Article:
6,500 members and 24 trips per year keep Kay Estep stepping lively
Kay Estep was fired from a job when she was in her 20s. Considering the circumstances, it was only a sign of things to come.
“I got a job in a deli because I wanted an outlet. I had two babies at home, and I just wanted to talk to adults,” she said. “They fired me because — no surprise — I talked too much. In reality, I was too nice to the customers.
“I was mad about it at the time, but in retrospect, I agree. Those lines would get really long because of my chatting,” Estep said.
Just a few years later, thanks to Estep’s love of people, a loan officer at F & M Trust Company in Chambersburg, Pennsylvania, approached her and asked if she wanted a job. “At the time, it was a perfect job for a mother,” she said. “Plus, I lived caddy-corner to the bank, and working at such a stately place seemed so prestigious. I used to watch all the dressed-up women go to and from their jobs, and it all seemed so glamorous.”
Estep began as a teller and then worked in customer service, but when the bank decided to start a seniors club 22 years ago, there was no doubt Estep would get the job as its director.
“Even in the bank and before the birth of the GO Club, it was apparent I loved older people,” she said. “I love to listen, and they are my favorite age group to be around. I was honored when they asked me to begin and lead this program, and 22 years later, I can’t imagine retiring.”
Back seat to relationships
When the GO Club began, it wasn’t “all about the trips,” according to Estep.
“We just wanted the club to be a bonus. We gave discounts on certain services and some little extras,” she said. “We only traveled, at most, around five or six times a year. Today, we have 6,500 members and take 24 trips a year.”
Those journeys range from day trips to international jaunts. Members must be at least 50 years old and have a designated minimum balance on deposit with the bank. Although the minimum balance requirement was once questioned as necessary, bank officials realized that some people were simply keeping $5 in a checking account “just to travel with Kay.”
“I really sell the trips, and people say, ‘We want to travel with Kay,’” Estep admitted.
Group members also say, “Without Kay, there is no GO Club.” Although that statement is flattering, Estep laughs when she hears it; she understands that no one is irreplaceable. However, GO Club members are undoubtedly lucky.
“I love getting these people to travel and seeing their joy. When a trip is over and customers say, ‘Kay, that was just the best,’ I get my reward,” she said. “I love what I do. I love making people happy.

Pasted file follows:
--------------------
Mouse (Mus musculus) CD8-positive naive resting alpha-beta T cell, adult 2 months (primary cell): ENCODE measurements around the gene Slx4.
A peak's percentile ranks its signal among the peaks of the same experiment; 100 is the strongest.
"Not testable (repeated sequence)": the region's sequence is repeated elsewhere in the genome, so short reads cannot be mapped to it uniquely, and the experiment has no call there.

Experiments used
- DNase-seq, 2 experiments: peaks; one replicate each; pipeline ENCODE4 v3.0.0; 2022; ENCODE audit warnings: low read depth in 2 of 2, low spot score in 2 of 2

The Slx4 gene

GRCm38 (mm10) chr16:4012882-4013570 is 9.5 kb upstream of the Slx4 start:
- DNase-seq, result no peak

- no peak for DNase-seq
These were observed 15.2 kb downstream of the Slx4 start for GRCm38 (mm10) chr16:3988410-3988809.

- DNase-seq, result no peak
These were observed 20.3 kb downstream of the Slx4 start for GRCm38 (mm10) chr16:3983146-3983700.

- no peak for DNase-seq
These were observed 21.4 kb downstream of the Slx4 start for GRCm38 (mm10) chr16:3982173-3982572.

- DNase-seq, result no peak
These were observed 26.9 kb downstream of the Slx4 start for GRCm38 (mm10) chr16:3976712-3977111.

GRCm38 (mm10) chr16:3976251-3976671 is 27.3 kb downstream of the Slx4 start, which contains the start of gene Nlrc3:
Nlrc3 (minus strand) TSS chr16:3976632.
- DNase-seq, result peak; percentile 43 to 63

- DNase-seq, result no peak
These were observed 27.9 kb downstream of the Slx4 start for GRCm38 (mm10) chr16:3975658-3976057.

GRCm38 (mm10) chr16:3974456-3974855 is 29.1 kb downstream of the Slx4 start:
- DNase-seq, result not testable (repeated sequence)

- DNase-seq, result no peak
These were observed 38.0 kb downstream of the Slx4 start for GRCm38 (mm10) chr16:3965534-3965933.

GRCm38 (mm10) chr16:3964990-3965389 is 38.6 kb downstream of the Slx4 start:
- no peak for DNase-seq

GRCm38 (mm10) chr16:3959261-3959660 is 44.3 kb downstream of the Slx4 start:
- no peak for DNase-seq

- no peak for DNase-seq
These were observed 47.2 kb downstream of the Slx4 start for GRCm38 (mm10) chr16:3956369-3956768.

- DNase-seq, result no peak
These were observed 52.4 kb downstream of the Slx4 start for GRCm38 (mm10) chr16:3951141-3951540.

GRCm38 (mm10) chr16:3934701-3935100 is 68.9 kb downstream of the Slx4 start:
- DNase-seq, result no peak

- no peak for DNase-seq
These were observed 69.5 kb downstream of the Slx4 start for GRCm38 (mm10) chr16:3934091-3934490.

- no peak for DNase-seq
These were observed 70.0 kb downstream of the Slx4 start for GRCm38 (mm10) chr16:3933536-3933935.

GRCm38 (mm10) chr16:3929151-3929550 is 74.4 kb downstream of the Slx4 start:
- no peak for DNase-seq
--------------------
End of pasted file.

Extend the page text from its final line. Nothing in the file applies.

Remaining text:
“Having the opportunity to experience new and sometimes exotic places is absolutely secondary.”
One of those exotic locations, Ireland, holds a special place in Estep’s heart, and she claims it as one of her favorite destinations. “The day before we left for Ireland, I had a terrible car accident: The car was demolished,” she said. “I wasn’t seriously injured, but I was bruised and very sore. I went on the trip, and everyone, from group members to the tour operator to the people in Ireland, seemed to take care of me. It’s a very welcoming country.”
Kodak moments at home
Estep can also claim the title “domestic goddess.” She excels in flower gardening, cross-stitching and scrapbook making. She shares these hobbies with family members, including her grandsons, who assist her in “puttering in the garden,” and her daughter, who recently presented Estep with a personalized scrapbook for her 60th birthday.
Estep sighed when remembering this recent event. “I just bawled and bawled. It was the best gift ever.”
Although Estep’s husband, Bob, is officially retired, he also enjoys getting dirty at his new job: groundskeeper at a local golf course. “He thinks he’s died and gone to heaven,” Estep said.
Estep is also an enthusiastic shopper. “I just love it,” she said. “I’m a jewelry nut, and I have to make sure everything matches, and it doesn’t have to be expensive.
“I don’t always have to buy something. It’s more about the companionship and spending the day together. With my time-consuming job, I have to make a real effort to spend time with my friends and family, and shopping is often the answer,” she said.
Family is foremost on Estep’s personal agenda, and she admits that the toughest part of her demanding travel schedule is leaving her grandsons.
“I’m very close to both my son and daughter. But when my grandsons say, ‘How long are you going to be gone? We’re going to miss you so much,’ it breaks my heart. I hate to miss their ballgames and concerts,” Estep said.
Heart and soul of a bank group
Another heartbreaker for Estep is experiencing the hardships of the aging population in the GO Club.
“Watching people grow older, battle diseases and sometimes die is extremely difficult,” she said. “It’s one reason we have socials, mixers and picnics in the GO Club.
“The people who used to travel really enjoy these events, and I want them to know they are always part of our group. In many ways, this job is a lifetime commitment, not only for me but for my group members. I hope to always be here for them.”